Ernst van den Ende, managing director of WUR’s Plant Sciences Group, embodies Food Valley’s blended approach. A renowned scholar with the casual manner of a barista at a hip café, van den Ende is a world authority on plant pathology. But, he says, “I’m not simply a college dean. Half of me runs Plant Sciences, but the other half oversees nine separate business units involved in commercial contract research.” Only that mix, “the science-driven in tandem with the market-driven,” he maintains, “can meet the challenge that lies ahead.”
The city's 18th-century streets are home to superb coffee, pulled by baristas who are tremendously skilled and disarmingly sweet-natured.
helot (HEL-uht, HEE-luht)
noun: A serf or slave.
After Helos, a town in Laconia in ancient Greece, whose inhabitants were enslaved. First recorded use: 1579.
Another word derived from the name of a town in Laconia is spartan, which is coined after Sparta, the capital of Laconia. And Laconia has a word coined after it too: laconic.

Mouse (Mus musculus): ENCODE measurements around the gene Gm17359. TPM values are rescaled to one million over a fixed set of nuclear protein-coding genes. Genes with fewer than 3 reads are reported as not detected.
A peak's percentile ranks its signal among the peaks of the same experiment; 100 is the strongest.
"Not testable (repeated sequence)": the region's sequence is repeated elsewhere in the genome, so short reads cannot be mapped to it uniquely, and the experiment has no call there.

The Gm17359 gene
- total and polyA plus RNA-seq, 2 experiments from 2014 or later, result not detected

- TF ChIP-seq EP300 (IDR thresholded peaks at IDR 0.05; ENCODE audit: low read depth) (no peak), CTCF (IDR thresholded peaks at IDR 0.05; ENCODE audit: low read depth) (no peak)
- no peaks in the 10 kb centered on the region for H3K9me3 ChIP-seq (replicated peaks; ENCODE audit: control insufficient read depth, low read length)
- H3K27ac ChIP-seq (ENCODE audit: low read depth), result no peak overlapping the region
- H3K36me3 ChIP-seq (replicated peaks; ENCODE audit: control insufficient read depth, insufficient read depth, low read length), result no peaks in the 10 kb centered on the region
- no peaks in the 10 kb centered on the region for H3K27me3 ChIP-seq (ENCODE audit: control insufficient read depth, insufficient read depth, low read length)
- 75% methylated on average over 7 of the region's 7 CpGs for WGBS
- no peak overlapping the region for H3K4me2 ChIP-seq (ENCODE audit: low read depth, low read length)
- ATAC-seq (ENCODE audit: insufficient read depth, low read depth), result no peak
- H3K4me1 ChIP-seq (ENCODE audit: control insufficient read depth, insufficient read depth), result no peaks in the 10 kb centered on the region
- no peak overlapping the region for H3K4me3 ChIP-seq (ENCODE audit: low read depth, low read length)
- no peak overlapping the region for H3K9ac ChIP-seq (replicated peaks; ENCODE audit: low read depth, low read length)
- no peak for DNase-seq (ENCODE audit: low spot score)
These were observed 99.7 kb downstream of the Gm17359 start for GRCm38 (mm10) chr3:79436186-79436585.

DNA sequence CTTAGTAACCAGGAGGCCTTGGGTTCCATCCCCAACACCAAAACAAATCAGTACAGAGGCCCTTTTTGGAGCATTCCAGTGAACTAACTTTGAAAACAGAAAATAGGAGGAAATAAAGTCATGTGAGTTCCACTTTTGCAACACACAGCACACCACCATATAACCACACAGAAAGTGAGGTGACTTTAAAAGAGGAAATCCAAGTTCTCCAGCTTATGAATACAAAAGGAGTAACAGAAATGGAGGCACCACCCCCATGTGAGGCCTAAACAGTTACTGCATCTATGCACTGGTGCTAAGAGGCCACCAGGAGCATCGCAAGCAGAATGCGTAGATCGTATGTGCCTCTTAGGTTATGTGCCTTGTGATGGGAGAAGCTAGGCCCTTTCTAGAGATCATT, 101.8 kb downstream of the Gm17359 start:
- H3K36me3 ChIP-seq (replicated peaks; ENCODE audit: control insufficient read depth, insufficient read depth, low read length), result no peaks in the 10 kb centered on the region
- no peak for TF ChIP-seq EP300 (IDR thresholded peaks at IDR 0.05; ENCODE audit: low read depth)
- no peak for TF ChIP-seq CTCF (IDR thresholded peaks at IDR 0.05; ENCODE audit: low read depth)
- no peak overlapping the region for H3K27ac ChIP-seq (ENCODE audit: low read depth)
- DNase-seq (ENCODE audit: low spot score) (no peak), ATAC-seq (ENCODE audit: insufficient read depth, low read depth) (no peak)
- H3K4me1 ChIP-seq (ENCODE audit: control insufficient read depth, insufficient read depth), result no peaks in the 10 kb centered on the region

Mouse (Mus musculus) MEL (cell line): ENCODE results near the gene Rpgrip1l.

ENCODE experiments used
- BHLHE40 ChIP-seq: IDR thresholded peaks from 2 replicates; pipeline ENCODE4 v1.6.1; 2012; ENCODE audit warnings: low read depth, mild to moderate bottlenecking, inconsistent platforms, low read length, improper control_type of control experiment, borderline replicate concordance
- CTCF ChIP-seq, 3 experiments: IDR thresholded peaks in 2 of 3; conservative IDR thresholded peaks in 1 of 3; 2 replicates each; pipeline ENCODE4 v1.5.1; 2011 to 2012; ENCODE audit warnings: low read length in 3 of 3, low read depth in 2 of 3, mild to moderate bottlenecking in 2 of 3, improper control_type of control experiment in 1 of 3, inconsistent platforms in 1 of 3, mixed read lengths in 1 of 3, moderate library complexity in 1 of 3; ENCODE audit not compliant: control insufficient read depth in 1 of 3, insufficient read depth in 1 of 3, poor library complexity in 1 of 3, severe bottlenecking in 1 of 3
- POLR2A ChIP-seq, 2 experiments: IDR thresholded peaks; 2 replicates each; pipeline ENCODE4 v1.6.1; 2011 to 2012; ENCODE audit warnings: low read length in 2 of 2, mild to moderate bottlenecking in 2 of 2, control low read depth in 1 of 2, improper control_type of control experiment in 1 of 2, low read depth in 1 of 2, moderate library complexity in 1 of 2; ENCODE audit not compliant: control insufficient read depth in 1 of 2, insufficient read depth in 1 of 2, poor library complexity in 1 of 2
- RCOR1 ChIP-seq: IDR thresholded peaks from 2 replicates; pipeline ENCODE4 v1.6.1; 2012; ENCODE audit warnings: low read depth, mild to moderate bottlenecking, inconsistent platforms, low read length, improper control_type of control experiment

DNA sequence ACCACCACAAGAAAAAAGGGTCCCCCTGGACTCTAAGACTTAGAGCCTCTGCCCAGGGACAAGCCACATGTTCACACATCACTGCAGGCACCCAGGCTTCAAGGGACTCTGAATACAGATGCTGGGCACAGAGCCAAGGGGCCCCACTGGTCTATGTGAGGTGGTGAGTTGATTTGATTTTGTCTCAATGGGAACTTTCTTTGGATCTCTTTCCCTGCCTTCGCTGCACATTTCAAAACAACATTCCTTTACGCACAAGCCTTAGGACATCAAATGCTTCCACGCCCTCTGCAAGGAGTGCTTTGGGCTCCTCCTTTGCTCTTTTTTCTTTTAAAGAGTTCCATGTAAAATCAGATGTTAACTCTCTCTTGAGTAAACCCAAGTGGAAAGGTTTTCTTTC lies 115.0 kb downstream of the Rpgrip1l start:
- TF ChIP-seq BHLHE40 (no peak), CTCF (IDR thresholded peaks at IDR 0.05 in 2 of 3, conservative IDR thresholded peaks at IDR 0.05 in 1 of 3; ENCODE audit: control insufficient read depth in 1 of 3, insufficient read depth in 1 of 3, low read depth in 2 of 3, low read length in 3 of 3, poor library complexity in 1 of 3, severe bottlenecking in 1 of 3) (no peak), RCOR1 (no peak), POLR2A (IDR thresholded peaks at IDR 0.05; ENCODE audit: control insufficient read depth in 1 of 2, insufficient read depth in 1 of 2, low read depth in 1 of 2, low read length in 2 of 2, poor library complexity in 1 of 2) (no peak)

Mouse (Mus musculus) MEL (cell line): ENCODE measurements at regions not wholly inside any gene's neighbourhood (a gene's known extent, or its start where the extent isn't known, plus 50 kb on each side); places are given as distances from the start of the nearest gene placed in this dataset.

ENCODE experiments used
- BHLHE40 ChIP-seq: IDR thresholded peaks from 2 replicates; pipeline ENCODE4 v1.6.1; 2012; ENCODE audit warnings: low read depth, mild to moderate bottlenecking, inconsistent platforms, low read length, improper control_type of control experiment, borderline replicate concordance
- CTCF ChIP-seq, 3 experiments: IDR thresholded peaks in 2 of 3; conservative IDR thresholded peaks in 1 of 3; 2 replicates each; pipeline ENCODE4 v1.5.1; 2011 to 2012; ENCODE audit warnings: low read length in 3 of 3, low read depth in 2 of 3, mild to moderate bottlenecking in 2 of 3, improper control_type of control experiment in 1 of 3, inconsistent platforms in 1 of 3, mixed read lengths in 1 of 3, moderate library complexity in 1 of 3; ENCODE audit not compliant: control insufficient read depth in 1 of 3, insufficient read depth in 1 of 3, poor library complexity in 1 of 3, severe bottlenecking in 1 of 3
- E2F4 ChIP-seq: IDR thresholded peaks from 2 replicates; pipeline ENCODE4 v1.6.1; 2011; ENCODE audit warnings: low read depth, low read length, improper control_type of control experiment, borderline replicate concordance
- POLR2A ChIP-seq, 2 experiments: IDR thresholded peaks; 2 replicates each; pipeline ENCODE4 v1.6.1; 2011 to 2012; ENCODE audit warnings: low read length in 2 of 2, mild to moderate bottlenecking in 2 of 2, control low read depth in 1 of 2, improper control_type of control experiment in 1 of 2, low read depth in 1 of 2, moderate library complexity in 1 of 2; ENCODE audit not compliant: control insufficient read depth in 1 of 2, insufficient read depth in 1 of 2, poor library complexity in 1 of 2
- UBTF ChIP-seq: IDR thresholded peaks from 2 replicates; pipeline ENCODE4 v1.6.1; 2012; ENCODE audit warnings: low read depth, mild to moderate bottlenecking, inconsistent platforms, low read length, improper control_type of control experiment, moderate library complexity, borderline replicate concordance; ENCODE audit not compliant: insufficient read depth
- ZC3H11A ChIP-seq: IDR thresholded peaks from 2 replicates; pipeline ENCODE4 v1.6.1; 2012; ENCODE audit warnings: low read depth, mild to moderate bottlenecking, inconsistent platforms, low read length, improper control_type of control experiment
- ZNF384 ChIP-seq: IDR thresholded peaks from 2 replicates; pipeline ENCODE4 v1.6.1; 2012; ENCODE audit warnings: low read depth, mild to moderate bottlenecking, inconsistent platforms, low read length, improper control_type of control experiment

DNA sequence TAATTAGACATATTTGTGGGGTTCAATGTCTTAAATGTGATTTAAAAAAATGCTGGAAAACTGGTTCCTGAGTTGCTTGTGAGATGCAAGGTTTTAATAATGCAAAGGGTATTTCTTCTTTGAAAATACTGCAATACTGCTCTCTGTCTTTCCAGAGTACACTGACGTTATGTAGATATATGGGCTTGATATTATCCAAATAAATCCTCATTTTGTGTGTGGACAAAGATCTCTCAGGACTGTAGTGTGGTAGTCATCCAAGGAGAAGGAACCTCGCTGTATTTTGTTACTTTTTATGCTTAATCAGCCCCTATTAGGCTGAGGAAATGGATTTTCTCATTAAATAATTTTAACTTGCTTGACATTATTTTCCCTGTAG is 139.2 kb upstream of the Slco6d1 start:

"Many wind up in jobs irrelevant to their training. That helot frothing your coffee expected to become a barrister, not a barista." — Jonathan Guthrie; Russell Groupies to Target Newbie Unis; Financial Times (London, UK); Sep 23, 2010.
- A mass of bubbles in or on a liquid; foam.
- Salivary foam released as a result of disease or exhaustion.
- Something unsubstantial or trivial.
- A fit of resentment or vexation: was in a froth over the long delay.
v., frothed, froth·ing, froths. (also frôTH, frŏTH) v.tr.
- To cover with foam.
- To cause to foam.
To exude or expel foam.
[Middle English, from Old Norse frodha.]